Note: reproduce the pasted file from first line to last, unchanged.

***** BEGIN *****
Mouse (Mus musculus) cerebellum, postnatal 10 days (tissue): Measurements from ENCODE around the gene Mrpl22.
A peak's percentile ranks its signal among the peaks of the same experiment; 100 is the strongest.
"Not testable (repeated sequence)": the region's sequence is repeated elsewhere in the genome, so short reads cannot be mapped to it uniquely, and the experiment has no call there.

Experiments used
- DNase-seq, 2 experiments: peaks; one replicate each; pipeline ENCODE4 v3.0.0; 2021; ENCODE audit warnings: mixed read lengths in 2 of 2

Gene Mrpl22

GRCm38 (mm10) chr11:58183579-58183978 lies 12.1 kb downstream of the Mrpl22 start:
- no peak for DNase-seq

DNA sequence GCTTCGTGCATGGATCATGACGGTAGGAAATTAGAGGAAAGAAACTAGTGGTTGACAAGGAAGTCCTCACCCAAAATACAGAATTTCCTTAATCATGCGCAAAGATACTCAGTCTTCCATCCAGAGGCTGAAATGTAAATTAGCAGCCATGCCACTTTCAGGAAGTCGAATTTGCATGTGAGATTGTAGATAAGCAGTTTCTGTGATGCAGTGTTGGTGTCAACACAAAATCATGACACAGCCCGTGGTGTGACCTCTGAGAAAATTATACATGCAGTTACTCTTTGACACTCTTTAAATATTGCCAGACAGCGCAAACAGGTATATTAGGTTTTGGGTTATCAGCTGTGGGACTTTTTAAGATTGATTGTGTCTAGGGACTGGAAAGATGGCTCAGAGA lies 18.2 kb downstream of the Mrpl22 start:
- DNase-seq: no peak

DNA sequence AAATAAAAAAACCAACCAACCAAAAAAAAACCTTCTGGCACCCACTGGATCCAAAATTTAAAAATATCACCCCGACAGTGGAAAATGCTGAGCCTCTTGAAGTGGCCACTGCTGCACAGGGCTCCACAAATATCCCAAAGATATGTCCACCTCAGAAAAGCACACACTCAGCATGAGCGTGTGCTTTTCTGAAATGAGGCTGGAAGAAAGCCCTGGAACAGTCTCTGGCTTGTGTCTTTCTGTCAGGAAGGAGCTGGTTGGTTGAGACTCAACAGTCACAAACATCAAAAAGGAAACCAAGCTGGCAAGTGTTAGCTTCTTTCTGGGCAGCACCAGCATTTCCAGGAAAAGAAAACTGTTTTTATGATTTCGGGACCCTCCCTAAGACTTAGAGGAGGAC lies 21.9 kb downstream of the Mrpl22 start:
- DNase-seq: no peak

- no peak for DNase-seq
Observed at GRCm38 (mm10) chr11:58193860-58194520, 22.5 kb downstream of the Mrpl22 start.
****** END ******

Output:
Mouse (Mus musculus) cerebellum, postnatal 10 days (tissue): Measurements from ENCODE around the gene Mrpl22.
A peak's percentile ranks its signal among the peaks of the same experiment; 100 is the strongest.
"Not testable (repeated sequence)": the region's sequence is repeated elsewhere in the genome, so short reads cannot be mapped to it uniquely, and the experiment has no call there.

Experiments used
- DNase-seq, 2 experiments: peaks; one replicate each; pipeline ENCODE4 v3.0.0; 2021; ENCODE audit warnings: mixed read lengths in 2 of 2

Gene Mrpl22

GRCm38 (mm10) chr11:58183579-58183978 lies 12.1 kb downstream of the Mrpl22 start:
- no peak for DNase-seq

DNA sequence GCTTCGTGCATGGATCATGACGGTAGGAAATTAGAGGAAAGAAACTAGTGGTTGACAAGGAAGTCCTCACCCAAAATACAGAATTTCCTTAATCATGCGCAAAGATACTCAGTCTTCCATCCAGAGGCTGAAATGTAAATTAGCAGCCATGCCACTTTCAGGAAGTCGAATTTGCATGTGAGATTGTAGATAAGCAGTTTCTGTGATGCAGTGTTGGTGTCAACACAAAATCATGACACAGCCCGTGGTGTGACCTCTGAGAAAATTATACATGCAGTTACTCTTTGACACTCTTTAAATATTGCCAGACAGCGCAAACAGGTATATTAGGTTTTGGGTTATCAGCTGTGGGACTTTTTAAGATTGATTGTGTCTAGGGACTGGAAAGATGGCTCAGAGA lies 18.2 kb downstream of the Mrpl22 start:
- DNase-seq: no peak

DNA sequence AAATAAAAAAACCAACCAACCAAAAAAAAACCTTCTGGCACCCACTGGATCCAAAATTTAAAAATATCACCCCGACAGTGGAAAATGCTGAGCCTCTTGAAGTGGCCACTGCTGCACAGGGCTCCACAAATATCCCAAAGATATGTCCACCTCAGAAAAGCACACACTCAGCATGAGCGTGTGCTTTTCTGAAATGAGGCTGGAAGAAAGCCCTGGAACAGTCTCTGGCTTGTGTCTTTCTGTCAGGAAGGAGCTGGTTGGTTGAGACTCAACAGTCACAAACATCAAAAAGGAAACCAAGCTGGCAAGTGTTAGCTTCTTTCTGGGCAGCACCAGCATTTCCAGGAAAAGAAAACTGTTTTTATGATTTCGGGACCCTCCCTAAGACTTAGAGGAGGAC lies 21.9 kb downstream of the Mrpl22 start:
- DNase-seq: no peak

- no peak for DNase-seq
Observed at GRCm38 (mm10) chr11:58193860-58194520, 22.5 kb downstream of the Mrpl22 start.